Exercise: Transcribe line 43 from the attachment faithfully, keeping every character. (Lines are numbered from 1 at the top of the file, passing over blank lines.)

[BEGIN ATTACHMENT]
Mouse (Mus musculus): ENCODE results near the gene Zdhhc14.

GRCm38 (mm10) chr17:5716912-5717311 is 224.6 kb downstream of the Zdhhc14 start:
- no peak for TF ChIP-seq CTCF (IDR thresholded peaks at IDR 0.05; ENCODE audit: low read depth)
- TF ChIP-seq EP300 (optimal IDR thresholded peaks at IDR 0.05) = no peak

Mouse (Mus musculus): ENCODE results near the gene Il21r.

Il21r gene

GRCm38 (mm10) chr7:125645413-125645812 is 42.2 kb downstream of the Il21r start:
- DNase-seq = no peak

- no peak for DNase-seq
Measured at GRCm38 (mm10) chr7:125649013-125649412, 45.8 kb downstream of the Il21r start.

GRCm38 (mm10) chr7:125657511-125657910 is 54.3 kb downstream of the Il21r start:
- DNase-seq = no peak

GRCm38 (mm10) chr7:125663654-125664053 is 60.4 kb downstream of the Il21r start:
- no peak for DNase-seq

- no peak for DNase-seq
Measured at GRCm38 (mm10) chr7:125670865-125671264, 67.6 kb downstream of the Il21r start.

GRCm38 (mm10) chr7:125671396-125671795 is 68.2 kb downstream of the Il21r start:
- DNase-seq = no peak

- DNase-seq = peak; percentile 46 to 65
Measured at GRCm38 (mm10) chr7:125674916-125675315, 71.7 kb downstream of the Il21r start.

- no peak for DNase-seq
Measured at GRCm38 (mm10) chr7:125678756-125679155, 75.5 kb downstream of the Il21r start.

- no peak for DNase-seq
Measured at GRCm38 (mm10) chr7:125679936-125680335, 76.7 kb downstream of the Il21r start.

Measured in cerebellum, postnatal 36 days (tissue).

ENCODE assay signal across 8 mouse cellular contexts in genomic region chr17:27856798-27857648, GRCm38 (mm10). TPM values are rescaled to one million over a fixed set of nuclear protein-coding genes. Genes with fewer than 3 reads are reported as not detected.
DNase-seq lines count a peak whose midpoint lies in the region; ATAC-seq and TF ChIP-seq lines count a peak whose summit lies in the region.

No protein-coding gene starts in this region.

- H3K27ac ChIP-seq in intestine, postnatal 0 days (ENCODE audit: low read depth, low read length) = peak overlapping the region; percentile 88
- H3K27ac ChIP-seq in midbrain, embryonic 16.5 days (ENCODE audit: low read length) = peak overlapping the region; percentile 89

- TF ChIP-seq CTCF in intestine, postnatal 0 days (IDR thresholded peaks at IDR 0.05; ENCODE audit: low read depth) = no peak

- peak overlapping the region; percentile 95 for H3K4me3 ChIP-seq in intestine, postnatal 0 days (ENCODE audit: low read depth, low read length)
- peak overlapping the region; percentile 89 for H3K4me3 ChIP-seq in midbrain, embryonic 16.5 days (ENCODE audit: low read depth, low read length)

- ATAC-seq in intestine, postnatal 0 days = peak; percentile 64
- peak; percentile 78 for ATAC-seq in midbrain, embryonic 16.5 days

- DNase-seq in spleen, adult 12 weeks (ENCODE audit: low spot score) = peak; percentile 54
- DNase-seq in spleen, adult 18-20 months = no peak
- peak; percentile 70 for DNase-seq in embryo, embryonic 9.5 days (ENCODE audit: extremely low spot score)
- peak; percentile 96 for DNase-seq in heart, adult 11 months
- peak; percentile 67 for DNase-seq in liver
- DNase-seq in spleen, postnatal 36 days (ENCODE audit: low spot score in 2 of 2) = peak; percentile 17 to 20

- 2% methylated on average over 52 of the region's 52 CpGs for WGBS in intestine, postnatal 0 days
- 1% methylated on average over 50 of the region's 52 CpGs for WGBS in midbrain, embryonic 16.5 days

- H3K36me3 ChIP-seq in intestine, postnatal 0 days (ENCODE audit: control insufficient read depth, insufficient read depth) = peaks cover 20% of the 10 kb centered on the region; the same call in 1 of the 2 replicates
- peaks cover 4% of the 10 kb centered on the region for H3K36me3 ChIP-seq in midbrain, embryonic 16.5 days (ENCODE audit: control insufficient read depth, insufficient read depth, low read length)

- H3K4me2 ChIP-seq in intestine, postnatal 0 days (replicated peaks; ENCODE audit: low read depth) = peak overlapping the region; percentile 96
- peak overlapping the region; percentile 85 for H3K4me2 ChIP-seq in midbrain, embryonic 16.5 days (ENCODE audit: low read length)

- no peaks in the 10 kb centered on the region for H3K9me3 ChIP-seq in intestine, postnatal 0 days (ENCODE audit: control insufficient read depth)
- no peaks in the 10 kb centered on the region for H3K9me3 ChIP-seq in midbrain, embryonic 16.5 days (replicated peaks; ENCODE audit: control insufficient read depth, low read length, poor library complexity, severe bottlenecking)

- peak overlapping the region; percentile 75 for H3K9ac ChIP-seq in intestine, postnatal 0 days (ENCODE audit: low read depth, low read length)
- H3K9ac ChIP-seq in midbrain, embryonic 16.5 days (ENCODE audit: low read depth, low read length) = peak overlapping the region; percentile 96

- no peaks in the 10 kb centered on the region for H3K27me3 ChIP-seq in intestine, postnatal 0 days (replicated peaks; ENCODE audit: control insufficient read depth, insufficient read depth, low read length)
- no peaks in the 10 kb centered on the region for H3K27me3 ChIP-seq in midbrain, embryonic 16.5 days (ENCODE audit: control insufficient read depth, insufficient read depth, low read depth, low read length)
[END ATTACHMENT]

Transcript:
- 1% methylated on average over 50 of the region's 52 CpGs for WGBS in midbrain, embryonic 16.5 days